Ronnie Hawkins, Rockabilly Legend, Dead at 87

by Clayton Edwards

Ronnie Hawkins, the Arkansas-born Canadian musician that helped to shape the face of American music passed away at the age of 87 early this morning. Over the years, Hawkins built a reputation on both sides of the border with his larger-than-life stage presence and booming voice. However, one of his most important contributions to the music world was his gift for discovering and nurturing young musicians. Many members of his backing band, The Hawks, went on to find success.

Ronnie Hawkins’ biggest hits were covers. However, he made those songs his own. The fact that he is best known for covering artists like Bo Diddley (“Who Do You Love”) and Chuck Berry (“40 Days”) and left his mark on the songs speaks volumes about his strength as a performer.

Hawkins was a member of the Canadian Music Hall of Fame, the Rockabilly Hall of Fame, and the Canadian Walk of Fame.

Hawkins and The Band perform “Who Do You Love”

According to a CBC report, Ronnie Hawkins’ wife, Wanda, confirmed his passing to the Canadian Press this morning. Hawkins was taken off life support after a long illness. “He went peacefully and he look as handsome as ever,” Wanda said.

The Enduring Legacy of Ronnie Hawkins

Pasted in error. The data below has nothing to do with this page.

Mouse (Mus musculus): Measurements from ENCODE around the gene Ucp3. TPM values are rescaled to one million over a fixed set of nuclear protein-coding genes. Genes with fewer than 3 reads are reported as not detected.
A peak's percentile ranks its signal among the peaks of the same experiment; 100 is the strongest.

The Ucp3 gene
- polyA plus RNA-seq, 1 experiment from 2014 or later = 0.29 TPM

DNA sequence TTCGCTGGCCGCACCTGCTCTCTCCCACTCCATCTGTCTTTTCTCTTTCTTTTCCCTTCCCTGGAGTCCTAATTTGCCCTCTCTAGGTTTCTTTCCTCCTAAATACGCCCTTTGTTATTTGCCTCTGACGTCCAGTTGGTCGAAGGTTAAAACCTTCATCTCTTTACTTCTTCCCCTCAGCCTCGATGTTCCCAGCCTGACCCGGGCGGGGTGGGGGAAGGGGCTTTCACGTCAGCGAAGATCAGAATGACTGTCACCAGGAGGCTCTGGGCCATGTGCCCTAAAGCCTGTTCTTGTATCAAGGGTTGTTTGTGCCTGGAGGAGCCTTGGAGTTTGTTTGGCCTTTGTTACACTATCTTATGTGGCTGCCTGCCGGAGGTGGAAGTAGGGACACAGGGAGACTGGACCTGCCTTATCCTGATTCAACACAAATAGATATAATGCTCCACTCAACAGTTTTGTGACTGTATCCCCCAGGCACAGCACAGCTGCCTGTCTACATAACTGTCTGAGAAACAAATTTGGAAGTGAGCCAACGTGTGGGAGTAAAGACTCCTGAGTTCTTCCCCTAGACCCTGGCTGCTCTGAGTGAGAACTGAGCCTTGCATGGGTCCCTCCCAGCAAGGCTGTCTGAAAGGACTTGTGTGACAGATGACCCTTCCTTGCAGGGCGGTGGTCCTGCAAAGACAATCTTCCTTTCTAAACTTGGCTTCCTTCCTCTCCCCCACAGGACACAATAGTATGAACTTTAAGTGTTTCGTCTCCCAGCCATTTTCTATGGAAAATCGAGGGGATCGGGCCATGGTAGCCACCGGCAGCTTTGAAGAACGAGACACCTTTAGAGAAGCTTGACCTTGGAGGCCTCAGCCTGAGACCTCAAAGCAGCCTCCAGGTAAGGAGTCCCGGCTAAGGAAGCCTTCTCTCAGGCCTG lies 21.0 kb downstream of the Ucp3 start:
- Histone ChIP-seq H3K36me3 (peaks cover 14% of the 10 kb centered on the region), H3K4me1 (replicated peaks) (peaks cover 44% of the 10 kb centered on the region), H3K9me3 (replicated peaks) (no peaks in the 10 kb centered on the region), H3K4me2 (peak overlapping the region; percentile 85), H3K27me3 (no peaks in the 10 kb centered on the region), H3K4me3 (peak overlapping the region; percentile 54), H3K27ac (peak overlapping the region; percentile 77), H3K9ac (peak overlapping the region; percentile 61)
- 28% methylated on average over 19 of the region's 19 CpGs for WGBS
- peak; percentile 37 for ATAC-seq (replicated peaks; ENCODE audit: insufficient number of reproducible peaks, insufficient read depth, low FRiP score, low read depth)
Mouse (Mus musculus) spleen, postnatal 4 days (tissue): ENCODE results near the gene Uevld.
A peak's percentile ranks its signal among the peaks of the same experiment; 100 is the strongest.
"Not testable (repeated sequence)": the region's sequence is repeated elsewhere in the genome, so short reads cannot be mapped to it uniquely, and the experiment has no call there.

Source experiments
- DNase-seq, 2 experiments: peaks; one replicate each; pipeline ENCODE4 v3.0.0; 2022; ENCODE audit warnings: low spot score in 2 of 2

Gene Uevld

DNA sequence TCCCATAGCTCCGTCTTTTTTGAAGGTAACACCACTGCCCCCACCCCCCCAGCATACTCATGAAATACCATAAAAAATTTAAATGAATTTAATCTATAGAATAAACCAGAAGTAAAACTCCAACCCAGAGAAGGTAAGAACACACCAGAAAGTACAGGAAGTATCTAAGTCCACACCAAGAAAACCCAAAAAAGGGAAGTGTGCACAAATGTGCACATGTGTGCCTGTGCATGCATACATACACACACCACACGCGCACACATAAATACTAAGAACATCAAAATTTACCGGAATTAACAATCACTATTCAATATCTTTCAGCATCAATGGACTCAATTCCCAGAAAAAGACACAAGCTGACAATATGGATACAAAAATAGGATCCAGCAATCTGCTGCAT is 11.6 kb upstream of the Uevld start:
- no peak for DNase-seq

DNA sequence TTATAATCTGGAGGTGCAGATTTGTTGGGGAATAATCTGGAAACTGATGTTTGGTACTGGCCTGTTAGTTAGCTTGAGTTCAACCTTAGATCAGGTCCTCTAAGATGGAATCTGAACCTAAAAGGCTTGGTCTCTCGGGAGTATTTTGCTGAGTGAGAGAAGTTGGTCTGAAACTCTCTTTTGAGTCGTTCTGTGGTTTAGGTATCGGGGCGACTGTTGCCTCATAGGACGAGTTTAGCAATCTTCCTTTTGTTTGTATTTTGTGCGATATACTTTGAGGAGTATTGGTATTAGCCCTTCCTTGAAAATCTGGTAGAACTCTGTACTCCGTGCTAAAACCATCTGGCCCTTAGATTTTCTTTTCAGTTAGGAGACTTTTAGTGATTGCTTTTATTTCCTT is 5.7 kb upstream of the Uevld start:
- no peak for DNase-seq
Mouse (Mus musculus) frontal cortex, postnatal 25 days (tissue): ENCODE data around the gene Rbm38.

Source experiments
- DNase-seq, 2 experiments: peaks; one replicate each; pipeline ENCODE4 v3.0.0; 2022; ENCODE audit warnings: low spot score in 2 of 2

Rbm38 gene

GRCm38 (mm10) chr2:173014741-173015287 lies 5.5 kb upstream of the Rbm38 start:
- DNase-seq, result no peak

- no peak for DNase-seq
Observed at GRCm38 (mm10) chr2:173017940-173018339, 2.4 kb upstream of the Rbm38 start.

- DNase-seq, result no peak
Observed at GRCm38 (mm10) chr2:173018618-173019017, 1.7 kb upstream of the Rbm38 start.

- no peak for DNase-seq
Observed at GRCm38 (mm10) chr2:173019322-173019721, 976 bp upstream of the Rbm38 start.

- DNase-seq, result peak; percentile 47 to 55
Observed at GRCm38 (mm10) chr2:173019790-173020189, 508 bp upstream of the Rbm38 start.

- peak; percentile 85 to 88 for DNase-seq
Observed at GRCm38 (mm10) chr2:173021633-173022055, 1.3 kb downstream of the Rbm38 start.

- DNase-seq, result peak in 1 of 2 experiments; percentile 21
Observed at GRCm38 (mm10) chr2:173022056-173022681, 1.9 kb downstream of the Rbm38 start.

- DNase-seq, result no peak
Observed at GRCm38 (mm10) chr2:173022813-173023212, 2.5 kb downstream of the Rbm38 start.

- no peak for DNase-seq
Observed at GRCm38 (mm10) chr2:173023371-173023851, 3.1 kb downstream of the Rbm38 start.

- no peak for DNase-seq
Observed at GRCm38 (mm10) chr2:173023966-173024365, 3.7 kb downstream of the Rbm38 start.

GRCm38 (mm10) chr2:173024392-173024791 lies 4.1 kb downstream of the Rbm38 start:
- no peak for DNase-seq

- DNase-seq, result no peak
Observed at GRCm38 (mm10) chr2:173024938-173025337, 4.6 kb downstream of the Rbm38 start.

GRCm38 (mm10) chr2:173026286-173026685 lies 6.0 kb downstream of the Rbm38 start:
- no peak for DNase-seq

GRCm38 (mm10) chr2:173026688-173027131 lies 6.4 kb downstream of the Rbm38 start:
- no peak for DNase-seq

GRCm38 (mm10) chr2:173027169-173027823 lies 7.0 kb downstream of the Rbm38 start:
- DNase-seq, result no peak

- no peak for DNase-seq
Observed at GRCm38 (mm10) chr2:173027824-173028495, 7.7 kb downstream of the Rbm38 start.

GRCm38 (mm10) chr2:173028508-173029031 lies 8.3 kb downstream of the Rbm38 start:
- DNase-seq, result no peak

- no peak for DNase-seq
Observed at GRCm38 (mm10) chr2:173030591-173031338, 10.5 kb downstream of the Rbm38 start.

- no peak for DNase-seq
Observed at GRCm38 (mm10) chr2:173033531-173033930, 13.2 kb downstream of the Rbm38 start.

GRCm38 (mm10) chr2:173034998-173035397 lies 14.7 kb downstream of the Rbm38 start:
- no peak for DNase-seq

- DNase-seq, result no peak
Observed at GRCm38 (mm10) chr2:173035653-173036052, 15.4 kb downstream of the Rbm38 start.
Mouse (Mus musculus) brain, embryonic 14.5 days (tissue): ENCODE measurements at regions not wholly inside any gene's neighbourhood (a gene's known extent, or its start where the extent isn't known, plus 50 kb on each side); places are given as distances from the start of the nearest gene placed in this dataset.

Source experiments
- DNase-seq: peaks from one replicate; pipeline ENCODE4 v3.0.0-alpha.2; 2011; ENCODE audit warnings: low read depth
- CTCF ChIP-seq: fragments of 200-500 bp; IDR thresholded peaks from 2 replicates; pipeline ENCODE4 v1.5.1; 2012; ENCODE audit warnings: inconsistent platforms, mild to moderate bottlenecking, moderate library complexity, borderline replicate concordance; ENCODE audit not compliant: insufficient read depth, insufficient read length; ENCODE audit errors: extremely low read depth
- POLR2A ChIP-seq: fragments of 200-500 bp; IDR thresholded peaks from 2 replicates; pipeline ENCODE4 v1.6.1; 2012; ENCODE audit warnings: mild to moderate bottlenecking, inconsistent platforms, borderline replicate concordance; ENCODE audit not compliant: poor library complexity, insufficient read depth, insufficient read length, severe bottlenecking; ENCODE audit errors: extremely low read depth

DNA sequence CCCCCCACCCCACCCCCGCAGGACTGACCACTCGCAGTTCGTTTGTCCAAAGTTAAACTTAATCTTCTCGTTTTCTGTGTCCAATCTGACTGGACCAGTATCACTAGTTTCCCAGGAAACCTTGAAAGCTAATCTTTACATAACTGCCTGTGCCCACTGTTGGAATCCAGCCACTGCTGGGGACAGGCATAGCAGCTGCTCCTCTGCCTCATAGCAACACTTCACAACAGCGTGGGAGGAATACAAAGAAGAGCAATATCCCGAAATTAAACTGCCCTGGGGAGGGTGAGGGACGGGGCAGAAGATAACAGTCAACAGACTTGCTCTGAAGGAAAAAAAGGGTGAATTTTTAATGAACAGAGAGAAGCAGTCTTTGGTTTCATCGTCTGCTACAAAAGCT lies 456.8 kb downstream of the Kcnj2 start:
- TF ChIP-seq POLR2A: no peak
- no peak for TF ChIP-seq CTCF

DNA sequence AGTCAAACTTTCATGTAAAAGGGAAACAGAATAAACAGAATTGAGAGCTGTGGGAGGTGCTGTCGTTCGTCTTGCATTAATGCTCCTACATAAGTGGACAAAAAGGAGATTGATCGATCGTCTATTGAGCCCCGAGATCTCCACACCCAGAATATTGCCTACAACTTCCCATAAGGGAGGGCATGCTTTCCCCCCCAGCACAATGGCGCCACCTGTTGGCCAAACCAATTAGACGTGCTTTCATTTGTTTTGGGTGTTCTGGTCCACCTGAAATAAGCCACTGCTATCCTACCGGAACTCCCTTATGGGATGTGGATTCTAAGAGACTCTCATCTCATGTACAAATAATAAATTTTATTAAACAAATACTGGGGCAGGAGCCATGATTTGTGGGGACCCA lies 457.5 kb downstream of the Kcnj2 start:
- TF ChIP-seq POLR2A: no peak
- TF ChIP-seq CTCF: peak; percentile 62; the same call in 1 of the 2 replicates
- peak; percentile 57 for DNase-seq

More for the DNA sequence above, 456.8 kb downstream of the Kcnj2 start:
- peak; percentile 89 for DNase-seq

Ronnie Hawkins isn’t the most well-known musician in the realm of folk-rock, rockabilly, or country music. However, he had a massive impact on all of those genres and beyond. This impact comes in the form of a group of young musicians that Hawkins put together and mentored in the early 60s. The magical Hawks lineup consisted of Rick Danko, Garth Hudson, Richard Manuel, Levon Helm, and Robbie Robertson. Today, we know this group of musicians as The Band.

After leaving Ronnie Hawkins’ The Hawks, The Band moved back to the United States. Not long after that, they gained recognition as Bob Dylan’s backing band after Dylan went electric. A short time later, The Band struck out on their own and released classic songs like “The Weight”, “Up on Cripple Creek”, and “The Night They Drove Old Dixie Down.” More importantly, they influenced generations of artists and helped to change the face of American music as a whole. We have Ronnie Hawkins to thank for all of that.

The aforementioned CBC report quoted an excerpt from Levon Helm’s autobiography. Helm wrote, “[Ronnie Hawkins] molded us into the wildest, fiercest speed-driven bar band in America.”

Hawkins stayed in Canada for most of his life. However, he never forgot his Arkansas roots. When fellow Arkansan Bill Clinton won the presidency in 1993, Hawkins played his inauguration. Hawkins made a lasting impression on the former president. In a 2004 documentary titled Hawkins: Still Alive and Kickin’, Clinton said, “If the world had more people like Ronnie Hawkins, we’d do less stupid things to each other, we’d hurt fewer people, we’d have a lot more laughs. I’ve never met another one like him.”